Manav Kaul cycles to his neighbourhood cafe, where his entry is noted but without any intrusion into his personal space or demands for selfies. As he sits, he knocks over a glass of water and laughs: “Oh! Manav, that’s great. You know, I am famous for this. Messy.”

A very youthful 48, Kaul lives alone in a suburb of Mumbai, spends long months in a mountain retreat, and keeps away from the trappings of showbiz, which he sees as a means to allow him to do what he loves most – writing and travelling. Which is why his literary and theatre work outweighs his sporadic screen appearances. His role as a hearing-impaired man in the Netflix anthology Ajeeb Daastaans (2021) invited a gush of social media praise for this thinking woman’s sex symbol.

Kaul sees himself as a writer first, because that’s how he can express his eclectic ideas. Inspiration that can strike from anywhere is converted into lyrical, partly philosophical prose, with loneliness as one of the themes. For instance, Kaul read a book by a Scandinavian writer about her daughter’s death and wrote Titli. Patjhad is about people he met on his travels. His most recent book is the English translation of Antima, titled Under the Night Jasmine. Here are excerpts from an interview.

Your first film as a key actor was Jajantaram Mamantaram from 2003. Do you even remember it?

I don’t. But I find that the childhood memories of a lot of people are connected to that film. I still meet people who say, “Oh damn! You were in Jajantaram Mamantaram!” I was just a kid then, too young to know what I was doing.

But you had come to Mumbai be in films?

Yes, and then Dubeyji happened [theatre doyen Satyadev Dubey]. The moment you encounter Dubeyji, your life shifts, and mine moved completely to theatre.

Manav Kaul in Jajantaram Mamantaram (2003).

How did you survive in Mumbai?

I was living in a chawl. I had reduced my expenses to next to nothing. If I did one episode of CID, I could manage for three months. I did theatre, I travelled to the mountains where people let me live for free – yeh writer hai, isko space chahiye [he is a writer, he needs space].

I now live a quiet and simple life in Mumbai, so I don’t really need that kind of silence. But Mumbai keeps you busy from morning to night, and you don’t realise how. Here I am meeting friends, playing cricket, tennis, badminton, there are calls and messages, so it reduces my writing time. I have to find time to write even though I get up at 4 am. In the mountains, from 4-10 am, I can write without disturbance. I love to be with my writing, that’s why I go for months, not just a few days. For instance, I went to Scandinavia for two months and wrote two books.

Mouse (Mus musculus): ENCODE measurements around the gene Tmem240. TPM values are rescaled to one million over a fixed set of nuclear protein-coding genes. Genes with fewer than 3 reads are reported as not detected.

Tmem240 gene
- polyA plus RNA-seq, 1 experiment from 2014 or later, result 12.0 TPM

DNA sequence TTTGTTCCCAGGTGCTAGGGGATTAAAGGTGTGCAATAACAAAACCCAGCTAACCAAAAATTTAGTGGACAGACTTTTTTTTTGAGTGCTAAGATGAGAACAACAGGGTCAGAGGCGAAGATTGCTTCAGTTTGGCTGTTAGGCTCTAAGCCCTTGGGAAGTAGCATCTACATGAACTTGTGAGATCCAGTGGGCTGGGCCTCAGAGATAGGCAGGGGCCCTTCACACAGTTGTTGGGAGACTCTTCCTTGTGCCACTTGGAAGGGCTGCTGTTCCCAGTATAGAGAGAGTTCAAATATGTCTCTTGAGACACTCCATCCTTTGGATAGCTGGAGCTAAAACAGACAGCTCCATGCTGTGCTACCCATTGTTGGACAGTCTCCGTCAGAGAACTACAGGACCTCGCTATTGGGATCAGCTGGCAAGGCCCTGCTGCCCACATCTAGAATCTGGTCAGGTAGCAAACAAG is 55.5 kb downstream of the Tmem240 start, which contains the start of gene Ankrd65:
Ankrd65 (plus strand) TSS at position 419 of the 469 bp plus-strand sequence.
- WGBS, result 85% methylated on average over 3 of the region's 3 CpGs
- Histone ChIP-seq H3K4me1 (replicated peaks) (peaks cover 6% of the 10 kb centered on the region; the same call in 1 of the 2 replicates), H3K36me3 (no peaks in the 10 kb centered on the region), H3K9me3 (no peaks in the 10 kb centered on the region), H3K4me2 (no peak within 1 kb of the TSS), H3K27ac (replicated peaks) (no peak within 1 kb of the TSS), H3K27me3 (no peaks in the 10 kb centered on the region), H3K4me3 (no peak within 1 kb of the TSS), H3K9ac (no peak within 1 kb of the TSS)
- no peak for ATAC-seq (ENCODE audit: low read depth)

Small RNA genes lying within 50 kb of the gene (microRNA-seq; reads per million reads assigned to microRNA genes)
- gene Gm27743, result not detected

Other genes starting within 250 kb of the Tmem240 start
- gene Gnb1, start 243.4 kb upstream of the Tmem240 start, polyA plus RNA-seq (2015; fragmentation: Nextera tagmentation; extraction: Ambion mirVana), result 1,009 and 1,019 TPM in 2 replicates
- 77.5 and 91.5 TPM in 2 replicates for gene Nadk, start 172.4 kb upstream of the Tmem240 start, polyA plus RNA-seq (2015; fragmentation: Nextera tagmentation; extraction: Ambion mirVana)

It’s been 20 years since your first play Shakkar Ke Paanch Daane, and your group Aranya.

Can you imagine. And Shakkar is still being performed somewhere or the other. Thank god that play worked, or I would have been doing something else. It’s a huge high when everyone says it’s not going to work and it does.

For Aranya, I would give a lot of credit to Kumud Mishra. He has a strange sincerity to him, while I am childish and capricious. He straightened me out. Today, nobody in Aranya takes theatre lightly. They come on time and never skip rehearsals.

Shakkar Ke Paanch Daane was a one-man show, but you didn’t act in it.

I acted in two of my own plays because the actor who was cast ran away. I haven’t acted on stage in years and I do miss it. But I can’t act, write, produce and direct – it would be too much.

Besides, I enjoy direction. I am an absolute dictator when I direct. If someone is not willing to surrender, they cannot survive for two days. I have been very lucky with my actors so far.

Why did you stop directing after two films?

Both Hansa and Tathagat are available for free on YouTube. To direct a film, jaan nikal jaati hai [it takes the life out of you] because I have to do everything. I produce them too, because the kind of films I make, who else will produce? Still, I have started writing a script I hope to direct.

With acting, I can do anything. Ever since my books started getting published and people started reading them, it has been amazing. Now I don’t need anyone. I don’t need actors, rehearsals, theatre – I can form a direct equation with my readers. Since 2016, I have had 13 books published. And the first one, Theek Tumhare Peechhe, is in its 17th reprint.

Is it because you are a celebrity?

Books written by celebrities die down after some time. I don’t even launch my books. I just post on Instagram that a new book is out.

Because of copyleft, anyone is free to perform any of my plays. So they are being staged all over and an audience is being built up, of which I have no idea. When my first book came out, the readers were theatre people. They started staging my short stories too and that connected me to readers. By the time my third book, Tumhaare Baare Mein, was out, it was really big.